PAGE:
[RFC PATCH v1 2/3] LSM/x86/sgx: Implement SGX specific hooks in SELinux
sean.j.christopherson at intel.com
Wed Jun 12 14:25:57 UTC 2019
On Wed, Jun 12, 2019 at 04:32:21AM -0500, Dr. Greg wrote:
> With SGX2 we will, by necessity, have to admit the notion that a
> platform owner will not have any effective visibility into code that
> is loaded and executed, since it can come in over a secured network
> connection in an enclave security context. This advocates for the
> simplest approach possible to providing some type of regulation to any
> form of WX page access.
I believe we're all on the same page in the sense that we all want the
"simplest approach possible", but there's a sliding scale of complexity
between the kernel and userspace. We can make life simple for userspace
at the cost of additional complexity in the kernel, and vice versa. The
disagreement is over where to shove the extra complexity.
> Current state of the art, and there doesn't appear to be a reason to
> change this, is to package an enclave in the form of an ELF shared
> library. It seems straight forward to inherit and act on page
> privileges from the privileges specified on the ELF sections that are
> loaded. Loaders will have a file descriptor available so an mmap of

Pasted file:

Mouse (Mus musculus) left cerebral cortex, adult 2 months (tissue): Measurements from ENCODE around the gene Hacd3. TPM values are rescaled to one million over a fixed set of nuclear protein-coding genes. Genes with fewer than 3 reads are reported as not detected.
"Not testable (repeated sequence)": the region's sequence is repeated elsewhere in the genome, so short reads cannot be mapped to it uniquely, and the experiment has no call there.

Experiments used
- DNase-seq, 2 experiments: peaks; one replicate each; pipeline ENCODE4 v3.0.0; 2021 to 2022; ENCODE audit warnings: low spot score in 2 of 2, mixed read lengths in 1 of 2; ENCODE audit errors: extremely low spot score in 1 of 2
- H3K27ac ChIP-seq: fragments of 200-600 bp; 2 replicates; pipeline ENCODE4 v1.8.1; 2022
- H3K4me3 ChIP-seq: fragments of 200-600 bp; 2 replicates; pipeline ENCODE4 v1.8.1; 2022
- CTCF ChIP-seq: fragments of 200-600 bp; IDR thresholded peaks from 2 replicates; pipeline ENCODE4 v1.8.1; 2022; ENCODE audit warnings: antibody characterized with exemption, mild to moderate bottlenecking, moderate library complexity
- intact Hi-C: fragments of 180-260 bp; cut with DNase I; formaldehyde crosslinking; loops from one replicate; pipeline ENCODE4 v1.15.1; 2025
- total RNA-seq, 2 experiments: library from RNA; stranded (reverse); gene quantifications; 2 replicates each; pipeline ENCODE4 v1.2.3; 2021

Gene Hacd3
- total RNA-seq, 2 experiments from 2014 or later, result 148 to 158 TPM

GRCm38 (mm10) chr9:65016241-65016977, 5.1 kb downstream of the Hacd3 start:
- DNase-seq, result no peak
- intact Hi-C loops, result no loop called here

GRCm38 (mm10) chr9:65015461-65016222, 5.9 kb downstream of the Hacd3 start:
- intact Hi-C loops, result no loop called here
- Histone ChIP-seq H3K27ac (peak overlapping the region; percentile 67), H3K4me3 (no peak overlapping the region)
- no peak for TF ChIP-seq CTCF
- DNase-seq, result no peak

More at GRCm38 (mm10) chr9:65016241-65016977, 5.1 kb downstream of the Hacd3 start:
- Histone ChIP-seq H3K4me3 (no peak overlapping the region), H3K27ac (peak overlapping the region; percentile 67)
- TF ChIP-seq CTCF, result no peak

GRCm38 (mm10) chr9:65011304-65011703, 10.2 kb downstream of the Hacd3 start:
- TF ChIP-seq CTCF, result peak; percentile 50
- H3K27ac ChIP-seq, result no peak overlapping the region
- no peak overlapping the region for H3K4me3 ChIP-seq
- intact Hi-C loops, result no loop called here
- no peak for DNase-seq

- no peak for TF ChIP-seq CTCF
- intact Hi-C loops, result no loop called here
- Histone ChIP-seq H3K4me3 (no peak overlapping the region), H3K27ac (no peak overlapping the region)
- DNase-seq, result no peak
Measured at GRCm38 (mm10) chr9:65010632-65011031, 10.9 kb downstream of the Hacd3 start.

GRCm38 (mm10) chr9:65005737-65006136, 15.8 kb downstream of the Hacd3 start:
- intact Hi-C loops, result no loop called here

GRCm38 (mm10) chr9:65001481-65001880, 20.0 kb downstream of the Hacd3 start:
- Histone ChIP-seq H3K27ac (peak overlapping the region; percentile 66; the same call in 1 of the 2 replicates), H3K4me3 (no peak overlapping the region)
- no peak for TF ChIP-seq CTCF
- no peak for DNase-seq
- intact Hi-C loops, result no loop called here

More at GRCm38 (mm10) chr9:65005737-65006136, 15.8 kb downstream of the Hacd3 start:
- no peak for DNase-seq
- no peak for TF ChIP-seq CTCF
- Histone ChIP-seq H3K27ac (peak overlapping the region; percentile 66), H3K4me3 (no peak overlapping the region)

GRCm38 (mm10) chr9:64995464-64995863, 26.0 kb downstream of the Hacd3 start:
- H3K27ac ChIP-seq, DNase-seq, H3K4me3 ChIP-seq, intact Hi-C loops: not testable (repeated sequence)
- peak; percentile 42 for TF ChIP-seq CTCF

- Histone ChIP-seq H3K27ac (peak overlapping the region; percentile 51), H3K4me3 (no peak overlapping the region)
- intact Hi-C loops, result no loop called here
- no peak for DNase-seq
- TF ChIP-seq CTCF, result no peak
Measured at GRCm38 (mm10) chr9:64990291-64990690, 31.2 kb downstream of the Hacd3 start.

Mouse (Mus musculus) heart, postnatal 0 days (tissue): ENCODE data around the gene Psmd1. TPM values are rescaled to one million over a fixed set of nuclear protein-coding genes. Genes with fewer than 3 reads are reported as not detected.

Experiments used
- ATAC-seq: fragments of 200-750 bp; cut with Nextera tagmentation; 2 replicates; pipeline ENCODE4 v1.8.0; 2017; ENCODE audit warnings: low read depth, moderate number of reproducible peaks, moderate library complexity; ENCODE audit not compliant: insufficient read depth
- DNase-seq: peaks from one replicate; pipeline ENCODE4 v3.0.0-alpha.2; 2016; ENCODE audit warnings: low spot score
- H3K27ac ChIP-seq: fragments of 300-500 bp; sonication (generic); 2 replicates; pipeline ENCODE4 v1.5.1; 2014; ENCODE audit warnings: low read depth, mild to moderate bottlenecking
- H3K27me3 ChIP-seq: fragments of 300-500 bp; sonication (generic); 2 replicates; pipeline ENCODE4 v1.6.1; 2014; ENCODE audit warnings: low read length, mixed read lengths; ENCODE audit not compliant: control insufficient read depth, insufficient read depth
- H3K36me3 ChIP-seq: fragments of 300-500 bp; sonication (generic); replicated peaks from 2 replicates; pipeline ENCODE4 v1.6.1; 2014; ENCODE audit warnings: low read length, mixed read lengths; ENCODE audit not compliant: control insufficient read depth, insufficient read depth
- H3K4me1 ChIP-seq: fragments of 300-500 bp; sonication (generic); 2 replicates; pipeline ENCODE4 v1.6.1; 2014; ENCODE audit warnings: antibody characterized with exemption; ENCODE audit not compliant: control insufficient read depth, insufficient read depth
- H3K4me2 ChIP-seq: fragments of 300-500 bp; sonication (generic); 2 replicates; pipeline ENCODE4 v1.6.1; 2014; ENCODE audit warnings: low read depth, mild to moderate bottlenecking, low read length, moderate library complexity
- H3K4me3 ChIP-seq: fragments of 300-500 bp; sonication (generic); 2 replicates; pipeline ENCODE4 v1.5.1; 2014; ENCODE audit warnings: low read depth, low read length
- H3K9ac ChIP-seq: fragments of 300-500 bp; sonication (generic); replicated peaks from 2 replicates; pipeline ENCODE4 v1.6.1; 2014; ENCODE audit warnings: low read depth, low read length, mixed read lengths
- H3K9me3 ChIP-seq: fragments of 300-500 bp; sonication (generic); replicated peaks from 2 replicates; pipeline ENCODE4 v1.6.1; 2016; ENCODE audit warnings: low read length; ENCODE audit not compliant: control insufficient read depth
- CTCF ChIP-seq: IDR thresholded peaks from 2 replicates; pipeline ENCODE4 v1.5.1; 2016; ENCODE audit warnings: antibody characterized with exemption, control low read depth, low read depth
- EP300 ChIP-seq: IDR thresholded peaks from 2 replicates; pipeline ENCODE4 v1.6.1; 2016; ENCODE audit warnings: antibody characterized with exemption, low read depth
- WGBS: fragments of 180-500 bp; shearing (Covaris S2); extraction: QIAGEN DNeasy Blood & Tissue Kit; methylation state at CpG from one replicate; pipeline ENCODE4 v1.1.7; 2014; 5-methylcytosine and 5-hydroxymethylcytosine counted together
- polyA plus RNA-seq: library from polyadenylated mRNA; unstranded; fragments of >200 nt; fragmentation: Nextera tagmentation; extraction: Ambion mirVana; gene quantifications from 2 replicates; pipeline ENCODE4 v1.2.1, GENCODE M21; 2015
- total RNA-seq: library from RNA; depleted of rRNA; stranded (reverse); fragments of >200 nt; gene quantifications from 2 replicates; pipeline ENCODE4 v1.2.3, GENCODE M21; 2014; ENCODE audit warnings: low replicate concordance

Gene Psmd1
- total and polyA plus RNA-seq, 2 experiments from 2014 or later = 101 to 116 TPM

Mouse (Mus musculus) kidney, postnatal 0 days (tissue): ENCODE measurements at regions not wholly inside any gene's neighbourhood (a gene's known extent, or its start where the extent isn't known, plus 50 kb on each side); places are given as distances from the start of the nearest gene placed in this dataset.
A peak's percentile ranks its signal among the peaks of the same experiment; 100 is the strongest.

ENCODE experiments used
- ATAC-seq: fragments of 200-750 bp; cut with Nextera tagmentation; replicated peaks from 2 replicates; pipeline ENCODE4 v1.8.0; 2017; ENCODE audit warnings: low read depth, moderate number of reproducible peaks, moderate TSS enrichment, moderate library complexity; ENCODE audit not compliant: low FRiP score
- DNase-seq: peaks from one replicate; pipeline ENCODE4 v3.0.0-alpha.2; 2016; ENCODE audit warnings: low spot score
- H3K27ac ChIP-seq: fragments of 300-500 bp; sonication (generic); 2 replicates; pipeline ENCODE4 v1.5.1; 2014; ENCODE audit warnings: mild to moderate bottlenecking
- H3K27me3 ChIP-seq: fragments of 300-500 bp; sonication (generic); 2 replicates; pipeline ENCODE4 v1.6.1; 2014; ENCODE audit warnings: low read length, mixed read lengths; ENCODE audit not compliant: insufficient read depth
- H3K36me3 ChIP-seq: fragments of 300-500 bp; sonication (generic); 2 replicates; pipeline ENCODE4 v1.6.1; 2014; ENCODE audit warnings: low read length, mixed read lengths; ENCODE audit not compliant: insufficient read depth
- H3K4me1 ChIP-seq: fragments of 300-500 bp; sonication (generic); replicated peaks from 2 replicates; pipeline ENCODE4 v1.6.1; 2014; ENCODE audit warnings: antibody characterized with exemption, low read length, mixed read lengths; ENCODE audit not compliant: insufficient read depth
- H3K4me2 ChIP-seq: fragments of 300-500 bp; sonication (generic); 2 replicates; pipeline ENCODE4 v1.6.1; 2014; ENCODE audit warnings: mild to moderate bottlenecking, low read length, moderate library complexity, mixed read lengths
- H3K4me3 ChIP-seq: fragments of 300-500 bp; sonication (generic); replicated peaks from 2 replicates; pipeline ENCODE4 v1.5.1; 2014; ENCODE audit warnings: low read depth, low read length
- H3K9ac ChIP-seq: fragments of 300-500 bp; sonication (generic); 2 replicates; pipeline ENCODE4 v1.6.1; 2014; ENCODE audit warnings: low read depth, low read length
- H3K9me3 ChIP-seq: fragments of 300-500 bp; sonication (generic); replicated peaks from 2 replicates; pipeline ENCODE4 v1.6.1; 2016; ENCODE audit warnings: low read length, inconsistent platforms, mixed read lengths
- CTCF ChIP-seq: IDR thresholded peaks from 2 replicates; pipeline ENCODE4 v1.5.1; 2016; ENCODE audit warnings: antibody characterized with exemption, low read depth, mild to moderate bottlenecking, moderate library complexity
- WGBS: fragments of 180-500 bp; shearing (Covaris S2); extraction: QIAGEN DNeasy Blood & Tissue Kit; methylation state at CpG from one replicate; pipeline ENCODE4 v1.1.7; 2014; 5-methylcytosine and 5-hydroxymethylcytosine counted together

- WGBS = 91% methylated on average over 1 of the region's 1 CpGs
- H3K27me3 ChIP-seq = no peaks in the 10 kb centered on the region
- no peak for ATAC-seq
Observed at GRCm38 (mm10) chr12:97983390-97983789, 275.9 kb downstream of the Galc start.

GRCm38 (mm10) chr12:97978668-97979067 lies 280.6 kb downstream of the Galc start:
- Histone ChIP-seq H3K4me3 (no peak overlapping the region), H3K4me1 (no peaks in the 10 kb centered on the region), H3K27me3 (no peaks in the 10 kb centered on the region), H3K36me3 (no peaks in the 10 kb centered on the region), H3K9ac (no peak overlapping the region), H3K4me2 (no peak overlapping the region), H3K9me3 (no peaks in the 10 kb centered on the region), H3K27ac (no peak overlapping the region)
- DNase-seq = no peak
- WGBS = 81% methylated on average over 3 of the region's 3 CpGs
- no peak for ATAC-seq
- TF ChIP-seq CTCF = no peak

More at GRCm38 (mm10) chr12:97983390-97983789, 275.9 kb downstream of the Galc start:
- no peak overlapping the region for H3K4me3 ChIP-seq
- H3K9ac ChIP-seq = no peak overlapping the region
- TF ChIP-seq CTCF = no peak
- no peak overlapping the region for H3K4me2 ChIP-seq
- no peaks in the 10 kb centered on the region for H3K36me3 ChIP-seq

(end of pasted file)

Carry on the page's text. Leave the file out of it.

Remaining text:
> the incoming page with the specified privileges should trigger the
> required LSM interventions and tie them to a specific enclave.
> The current enclave 'standard' also uses layout metadata, stored in a
> special .notes section of the shared image, to direct a loader with
> respect to construction of the enclave stack, heap, TCS and other
> miscellaneous regions not directly coded by the ELF TEXT sections. It
> seems straight forward to extend this paradigm to declare region(s) of
> an enclave that are eligible to be generated at runtime (EAUG'ed) with
> the RWX protections needed to support dynamically loaded code.
> If an enclave wishes to support this functionality, it would seem
> straight forward to require an enclave to provide a single zero page
> which the loader will mmap with those protections in order to trigger
> the desired LSM checks against that specific enclave.
This is effectively #1, e.g. would require userspace to pre-declare its
intent to make regions W->X.
More information about the Linux-security-module-archive